Studies have shown that women suffer more chronically painful conditions than men, are better able to discriminate pain, and have lower thresholds to experimental pain stimuli. The current study, reported in The Journal of Pain (September 2004), evaluated the responses of 157 oral surgery patients (99 women) to experimental pain stimuli and clinically induced acute inflammatory pain.
The results found that the female patients exhibited greater responses to experimentally induced pain. Yet, there were no differences shown for clinical pain related to gender or ethnicity. The researchers concluded that future investigations of pain responses should factor in the participants' gender and ethnicity and the type of pain-inducing stimuli used.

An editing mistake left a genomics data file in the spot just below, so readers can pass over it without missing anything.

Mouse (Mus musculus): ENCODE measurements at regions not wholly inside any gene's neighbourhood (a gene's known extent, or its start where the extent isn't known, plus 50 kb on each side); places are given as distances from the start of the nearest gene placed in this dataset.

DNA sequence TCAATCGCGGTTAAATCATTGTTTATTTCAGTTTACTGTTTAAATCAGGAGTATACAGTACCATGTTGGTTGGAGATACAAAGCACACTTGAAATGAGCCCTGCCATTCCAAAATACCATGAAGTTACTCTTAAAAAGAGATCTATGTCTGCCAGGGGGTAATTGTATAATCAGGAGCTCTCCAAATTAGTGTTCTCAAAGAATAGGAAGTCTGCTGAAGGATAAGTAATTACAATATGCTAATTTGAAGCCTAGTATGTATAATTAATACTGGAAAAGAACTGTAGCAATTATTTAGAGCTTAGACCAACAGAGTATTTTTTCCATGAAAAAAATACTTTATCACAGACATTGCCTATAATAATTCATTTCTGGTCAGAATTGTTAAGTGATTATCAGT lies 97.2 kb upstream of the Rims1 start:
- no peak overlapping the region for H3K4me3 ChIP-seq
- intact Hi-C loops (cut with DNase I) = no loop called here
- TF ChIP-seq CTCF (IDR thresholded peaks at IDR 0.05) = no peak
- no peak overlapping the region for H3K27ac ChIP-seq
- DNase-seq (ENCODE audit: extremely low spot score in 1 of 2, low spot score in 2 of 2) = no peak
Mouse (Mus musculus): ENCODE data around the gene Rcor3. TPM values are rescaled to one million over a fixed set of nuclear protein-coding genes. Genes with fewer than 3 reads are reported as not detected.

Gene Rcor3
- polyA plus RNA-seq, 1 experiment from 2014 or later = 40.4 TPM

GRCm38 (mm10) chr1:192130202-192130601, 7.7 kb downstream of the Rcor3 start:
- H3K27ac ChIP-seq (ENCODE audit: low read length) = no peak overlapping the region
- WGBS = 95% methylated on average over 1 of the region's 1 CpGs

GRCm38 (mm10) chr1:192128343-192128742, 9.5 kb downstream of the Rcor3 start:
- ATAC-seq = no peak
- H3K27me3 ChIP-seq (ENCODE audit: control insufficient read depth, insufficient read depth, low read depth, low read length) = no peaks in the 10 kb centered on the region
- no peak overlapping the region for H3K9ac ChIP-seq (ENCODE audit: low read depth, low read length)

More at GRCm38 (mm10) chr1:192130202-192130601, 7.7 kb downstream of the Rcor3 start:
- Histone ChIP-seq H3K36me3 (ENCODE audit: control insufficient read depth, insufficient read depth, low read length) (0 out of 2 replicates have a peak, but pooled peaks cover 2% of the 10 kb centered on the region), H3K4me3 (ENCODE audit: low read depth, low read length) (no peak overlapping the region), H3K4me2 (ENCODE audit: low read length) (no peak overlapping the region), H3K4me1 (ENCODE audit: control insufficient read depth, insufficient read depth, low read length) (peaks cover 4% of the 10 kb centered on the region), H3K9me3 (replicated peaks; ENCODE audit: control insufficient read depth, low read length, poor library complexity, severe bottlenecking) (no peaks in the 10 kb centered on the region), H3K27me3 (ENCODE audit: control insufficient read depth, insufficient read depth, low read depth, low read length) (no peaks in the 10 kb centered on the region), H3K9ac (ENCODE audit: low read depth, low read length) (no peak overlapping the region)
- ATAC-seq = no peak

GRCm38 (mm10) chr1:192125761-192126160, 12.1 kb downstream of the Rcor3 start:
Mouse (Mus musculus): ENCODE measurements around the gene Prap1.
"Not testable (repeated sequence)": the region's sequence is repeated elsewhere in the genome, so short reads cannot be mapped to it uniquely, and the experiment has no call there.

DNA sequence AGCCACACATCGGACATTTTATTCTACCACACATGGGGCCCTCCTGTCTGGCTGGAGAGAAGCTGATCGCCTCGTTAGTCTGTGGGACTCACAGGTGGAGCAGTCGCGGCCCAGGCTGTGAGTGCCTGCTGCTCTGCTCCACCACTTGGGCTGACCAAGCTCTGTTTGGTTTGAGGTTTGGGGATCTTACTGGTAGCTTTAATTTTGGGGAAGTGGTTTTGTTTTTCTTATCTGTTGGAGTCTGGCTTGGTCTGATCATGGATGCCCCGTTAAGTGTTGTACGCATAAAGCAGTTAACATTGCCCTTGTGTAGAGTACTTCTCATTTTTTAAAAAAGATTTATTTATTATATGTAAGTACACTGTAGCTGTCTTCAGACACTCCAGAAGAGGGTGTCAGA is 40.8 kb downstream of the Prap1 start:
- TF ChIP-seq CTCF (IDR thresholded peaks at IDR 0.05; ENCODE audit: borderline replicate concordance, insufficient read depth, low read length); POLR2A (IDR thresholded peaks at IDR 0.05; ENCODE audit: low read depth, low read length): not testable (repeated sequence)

Although the annual HIV diagnosis rate between 2010 and 2014 decreased for black individuals by 16.2%, blacks remain disproportionately affected by HIV/AIDS.
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